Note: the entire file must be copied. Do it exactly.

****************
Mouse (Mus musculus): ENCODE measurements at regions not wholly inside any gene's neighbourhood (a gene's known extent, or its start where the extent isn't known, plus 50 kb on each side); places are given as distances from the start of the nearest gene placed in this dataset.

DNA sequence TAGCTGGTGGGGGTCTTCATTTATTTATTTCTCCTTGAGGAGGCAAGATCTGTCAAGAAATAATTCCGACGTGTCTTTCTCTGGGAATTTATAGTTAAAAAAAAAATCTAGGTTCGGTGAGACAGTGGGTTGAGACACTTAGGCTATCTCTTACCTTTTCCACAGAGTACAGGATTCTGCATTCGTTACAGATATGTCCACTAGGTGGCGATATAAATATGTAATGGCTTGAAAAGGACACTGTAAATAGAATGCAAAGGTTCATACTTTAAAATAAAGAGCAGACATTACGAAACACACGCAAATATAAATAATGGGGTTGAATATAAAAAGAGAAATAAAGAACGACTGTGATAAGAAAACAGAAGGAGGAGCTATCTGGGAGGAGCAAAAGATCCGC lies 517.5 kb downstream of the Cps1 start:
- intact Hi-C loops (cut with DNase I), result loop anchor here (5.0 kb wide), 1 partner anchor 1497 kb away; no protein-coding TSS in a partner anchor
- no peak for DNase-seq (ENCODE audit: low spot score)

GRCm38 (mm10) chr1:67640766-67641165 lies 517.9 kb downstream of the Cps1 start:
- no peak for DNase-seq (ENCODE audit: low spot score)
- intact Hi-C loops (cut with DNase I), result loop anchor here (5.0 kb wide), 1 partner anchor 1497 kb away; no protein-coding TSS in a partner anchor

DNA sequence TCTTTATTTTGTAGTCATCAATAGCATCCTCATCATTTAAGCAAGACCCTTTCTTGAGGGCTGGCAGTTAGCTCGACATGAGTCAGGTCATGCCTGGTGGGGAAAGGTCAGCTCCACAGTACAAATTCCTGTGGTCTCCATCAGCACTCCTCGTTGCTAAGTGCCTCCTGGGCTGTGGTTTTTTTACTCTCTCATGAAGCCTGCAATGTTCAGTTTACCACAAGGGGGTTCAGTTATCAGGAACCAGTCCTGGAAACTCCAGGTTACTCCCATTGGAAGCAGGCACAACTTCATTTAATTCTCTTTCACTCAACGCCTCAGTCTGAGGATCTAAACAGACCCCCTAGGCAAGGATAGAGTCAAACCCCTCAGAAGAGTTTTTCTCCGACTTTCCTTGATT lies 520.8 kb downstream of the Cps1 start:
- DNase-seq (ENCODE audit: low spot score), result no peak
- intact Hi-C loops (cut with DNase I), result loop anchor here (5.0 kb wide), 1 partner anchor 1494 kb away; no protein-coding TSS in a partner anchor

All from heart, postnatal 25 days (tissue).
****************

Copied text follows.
Mouse (Mus musculus): ENCODE measurements at regions not wholly inside any gene's neighbourhood (a gene's known extent, or its start where the extent isn't known, plus 50 kb on each side); places are given as distances from the start of the nearest gene placed in this dataset.

DNA sequence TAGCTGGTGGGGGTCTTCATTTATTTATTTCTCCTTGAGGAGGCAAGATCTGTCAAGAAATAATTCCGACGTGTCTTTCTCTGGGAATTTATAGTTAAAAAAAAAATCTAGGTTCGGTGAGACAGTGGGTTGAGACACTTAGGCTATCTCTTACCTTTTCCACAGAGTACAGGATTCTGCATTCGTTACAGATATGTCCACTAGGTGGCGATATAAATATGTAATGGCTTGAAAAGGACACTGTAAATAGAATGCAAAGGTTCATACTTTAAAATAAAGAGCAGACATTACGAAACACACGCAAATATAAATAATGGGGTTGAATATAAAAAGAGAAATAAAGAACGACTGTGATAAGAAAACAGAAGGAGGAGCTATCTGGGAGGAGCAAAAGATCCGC lies 517.5 kb downstream of the Cps1 start:
- intact Hi-C loops (cut with DNase I), result loop anchor here (5.0 kb wide), 1 partner anchor 1497 kb away; no protein-coding TSS in a partner anchor
- no peak for DNase-seq (ENCODE audit: low spot score)

GRCm38 (mm10) chr1:67640766-67641165 lies 517.9 kb downstream of the Cps1 start:
- no peak for DNase-seq (ENCODE audit: low spot score)
- intact Hi-C loops (cut with DNase I), result loop anchor here (5.0 kb wide), 1 partner anchor 1497 kb away; no protein-coding TSS in a partner anchor

DNA sequence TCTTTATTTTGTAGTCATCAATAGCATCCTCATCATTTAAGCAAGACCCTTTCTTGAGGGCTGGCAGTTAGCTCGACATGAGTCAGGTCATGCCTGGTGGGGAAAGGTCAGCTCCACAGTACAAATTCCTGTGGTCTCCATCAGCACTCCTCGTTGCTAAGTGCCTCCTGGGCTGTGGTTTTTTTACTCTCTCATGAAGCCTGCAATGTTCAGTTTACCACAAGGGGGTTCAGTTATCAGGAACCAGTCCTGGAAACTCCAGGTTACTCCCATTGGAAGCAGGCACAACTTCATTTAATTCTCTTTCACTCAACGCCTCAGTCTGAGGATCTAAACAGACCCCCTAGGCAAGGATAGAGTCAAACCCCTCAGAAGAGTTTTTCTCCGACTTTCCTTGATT lies 520.8 kb downstream of the Cps1 start:
- DNase-seq (ENCODE audit: low spot score), result no peak
- intact Hi-C loops (cut with DNase I), result loop anchor here (5.0 kb wide), 1 partner anchor 1494 kb away; no protein-coding TSS in a partner anchor

All from heart, postnatal 25 days (tissue).